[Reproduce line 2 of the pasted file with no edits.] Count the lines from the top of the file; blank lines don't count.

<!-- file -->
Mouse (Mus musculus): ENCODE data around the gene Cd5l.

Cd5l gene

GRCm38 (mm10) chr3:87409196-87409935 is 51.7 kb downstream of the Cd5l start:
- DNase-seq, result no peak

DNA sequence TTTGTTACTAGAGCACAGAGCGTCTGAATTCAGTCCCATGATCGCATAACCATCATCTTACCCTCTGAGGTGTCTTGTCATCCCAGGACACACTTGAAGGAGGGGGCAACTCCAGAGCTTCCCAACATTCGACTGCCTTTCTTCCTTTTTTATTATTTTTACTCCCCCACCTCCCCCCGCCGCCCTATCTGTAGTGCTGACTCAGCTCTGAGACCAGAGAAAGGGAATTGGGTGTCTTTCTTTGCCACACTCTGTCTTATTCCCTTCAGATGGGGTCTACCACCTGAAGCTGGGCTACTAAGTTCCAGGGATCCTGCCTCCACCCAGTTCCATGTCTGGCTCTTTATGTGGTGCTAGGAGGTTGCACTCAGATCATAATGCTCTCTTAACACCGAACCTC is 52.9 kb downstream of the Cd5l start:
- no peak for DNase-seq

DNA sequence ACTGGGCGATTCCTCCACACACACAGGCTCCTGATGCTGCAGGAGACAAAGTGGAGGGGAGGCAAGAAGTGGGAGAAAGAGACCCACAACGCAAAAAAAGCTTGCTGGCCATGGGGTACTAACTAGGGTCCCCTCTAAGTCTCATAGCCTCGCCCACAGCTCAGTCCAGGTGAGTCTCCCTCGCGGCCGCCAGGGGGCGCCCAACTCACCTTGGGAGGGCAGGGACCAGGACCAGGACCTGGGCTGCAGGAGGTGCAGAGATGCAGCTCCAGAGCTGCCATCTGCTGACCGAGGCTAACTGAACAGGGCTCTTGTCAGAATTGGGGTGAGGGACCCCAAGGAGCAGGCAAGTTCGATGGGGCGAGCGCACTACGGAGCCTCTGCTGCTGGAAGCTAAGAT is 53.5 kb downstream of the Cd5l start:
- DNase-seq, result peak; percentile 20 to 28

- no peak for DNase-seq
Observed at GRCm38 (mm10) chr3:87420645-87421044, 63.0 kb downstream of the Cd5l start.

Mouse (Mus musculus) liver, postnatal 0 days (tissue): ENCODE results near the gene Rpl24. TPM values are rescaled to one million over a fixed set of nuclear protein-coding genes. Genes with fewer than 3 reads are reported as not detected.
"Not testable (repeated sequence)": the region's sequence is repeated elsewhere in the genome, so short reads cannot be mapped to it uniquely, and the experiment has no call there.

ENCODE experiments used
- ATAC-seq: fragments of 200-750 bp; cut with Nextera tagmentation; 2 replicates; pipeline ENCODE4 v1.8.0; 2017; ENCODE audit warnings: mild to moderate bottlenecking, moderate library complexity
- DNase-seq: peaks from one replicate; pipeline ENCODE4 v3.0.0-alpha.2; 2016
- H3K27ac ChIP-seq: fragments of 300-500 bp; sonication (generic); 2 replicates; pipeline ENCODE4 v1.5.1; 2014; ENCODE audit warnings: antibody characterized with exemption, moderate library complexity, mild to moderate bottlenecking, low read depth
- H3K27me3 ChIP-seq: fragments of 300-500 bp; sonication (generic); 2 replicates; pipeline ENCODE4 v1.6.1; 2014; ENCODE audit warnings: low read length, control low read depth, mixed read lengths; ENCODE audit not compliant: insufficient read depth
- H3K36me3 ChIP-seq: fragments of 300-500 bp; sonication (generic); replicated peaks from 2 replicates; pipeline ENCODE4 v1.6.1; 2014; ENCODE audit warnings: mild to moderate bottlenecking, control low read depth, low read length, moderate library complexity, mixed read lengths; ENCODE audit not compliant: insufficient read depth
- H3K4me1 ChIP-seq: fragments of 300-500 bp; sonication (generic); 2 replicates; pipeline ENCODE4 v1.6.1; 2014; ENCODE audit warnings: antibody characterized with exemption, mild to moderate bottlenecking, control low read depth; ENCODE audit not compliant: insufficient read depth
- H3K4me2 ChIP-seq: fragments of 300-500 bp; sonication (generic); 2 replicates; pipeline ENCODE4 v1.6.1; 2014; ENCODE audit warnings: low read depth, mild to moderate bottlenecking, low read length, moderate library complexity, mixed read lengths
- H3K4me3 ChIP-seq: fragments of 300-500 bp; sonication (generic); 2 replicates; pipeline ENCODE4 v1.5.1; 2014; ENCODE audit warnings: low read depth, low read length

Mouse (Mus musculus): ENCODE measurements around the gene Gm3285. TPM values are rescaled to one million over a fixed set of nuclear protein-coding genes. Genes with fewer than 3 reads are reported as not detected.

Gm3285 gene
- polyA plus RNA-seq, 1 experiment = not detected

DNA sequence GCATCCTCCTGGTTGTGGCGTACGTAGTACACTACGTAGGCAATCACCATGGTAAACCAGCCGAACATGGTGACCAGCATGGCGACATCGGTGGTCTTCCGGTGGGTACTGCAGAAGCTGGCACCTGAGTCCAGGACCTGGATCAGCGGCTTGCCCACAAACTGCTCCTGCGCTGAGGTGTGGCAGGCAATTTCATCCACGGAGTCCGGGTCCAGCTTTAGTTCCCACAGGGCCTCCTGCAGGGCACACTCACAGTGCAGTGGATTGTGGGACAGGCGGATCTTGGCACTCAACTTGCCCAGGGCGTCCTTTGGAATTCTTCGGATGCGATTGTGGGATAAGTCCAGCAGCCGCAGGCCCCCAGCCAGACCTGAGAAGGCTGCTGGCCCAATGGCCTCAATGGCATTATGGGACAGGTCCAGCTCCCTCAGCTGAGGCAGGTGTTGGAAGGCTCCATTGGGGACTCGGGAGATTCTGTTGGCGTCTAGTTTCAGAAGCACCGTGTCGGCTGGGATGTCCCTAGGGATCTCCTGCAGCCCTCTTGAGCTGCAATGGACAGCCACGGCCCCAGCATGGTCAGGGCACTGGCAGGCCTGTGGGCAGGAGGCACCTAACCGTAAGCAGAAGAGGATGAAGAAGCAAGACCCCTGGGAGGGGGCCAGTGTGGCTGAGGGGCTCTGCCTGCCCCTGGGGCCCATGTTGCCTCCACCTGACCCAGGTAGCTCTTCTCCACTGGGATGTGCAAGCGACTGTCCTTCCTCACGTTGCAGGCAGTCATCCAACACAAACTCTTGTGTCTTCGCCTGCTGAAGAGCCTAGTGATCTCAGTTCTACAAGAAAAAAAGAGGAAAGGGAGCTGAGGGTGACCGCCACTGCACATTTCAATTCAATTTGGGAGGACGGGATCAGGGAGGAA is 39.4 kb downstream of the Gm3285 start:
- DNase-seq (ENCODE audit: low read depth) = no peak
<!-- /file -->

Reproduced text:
Cd5l gene